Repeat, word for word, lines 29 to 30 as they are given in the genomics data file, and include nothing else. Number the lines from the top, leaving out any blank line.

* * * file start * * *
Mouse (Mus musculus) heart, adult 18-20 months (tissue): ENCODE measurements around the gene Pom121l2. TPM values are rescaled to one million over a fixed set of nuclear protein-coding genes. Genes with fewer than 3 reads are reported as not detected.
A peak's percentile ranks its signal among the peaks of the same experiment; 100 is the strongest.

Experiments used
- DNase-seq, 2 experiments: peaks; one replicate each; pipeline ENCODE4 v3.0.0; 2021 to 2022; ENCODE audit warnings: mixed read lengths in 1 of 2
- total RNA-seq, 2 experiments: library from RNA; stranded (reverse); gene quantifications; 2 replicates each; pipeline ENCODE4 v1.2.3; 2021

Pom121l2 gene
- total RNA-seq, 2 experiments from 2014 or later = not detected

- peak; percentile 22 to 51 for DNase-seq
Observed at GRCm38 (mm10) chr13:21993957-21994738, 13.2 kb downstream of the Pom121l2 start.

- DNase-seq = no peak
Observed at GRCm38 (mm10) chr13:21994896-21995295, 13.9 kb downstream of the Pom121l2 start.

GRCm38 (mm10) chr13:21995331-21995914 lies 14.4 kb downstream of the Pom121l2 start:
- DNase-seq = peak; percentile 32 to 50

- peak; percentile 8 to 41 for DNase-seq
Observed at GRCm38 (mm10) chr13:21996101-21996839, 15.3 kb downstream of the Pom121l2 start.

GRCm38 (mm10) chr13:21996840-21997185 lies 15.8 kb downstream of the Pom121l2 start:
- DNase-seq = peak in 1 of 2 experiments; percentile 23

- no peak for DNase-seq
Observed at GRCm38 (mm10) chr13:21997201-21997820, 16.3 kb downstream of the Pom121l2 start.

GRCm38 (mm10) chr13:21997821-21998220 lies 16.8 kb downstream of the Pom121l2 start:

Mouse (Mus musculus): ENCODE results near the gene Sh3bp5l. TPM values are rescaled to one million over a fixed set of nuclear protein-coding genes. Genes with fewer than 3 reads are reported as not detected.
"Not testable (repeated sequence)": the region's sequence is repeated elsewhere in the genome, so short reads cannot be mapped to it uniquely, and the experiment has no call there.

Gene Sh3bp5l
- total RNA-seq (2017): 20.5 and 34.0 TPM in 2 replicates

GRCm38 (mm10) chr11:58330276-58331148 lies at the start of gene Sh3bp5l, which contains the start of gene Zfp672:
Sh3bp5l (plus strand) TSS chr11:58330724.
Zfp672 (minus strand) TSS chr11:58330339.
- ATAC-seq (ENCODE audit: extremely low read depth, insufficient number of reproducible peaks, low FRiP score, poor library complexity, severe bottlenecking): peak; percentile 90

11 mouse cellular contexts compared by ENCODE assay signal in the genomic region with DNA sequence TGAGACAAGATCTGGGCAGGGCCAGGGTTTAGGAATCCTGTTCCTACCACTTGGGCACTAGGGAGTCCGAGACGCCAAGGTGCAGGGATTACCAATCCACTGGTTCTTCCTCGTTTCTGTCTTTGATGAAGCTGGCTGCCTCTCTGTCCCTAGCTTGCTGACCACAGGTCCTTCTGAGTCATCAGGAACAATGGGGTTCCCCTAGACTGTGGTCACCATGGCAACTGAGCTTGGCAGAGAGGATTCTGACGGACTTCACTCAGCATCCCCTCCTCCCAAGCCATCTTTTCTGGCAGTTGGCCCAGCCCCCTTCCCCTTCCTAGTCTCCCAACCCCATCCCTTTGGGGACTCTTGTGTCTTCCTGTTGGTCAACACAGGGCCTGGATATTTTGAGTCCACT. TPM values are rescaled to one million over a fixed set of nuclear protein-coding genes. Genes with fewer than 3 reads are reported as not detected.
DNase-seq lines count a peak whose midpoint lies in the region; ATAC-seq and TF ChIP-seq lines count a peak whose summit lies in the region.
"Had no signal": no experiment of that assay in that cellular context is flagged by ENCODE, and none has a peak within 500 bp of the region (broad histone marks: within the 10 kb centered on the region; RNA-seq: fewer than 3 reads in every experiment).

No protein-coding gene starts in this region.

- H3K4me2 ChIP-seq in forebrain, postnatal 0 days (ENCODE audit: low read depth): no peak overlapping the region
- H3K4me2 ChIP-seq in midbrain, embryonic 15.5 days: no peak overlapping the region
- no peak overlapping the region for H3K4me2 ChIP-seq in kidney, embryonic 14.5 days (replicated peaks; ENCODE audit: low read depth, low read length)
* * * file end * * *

11 mouse cellular contexts compared by ENCODE assay signal in the genomic region with DNA sequence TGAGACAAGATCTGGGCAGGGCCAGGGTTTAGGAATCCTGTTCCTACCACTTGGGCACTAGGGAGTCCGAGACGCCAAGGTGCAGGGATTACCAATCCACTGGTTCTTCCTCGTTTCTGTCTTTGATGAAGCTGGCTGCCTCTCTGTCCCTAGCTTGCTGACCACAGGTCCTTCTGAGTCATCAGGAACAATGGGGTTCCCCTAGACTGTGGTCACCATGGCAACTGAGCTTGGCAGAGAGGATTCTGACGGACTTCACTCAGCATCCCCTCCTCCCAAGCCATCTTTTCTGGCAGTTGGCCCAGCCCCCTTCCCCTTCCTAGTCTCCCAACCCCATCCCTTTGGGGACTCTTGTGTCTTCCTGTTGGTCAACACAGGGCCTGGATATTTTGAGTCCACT. TPM values are rescaled to one million over a fixed set of nuclear protein-coding genes. Genes with fewer than 3 reads are reported as not detected.
DNase-seq lines count a peak whose midpoint lies in the region; ATAC-seq and TF ChIP-seq lines count a peak whose summit lies in the region.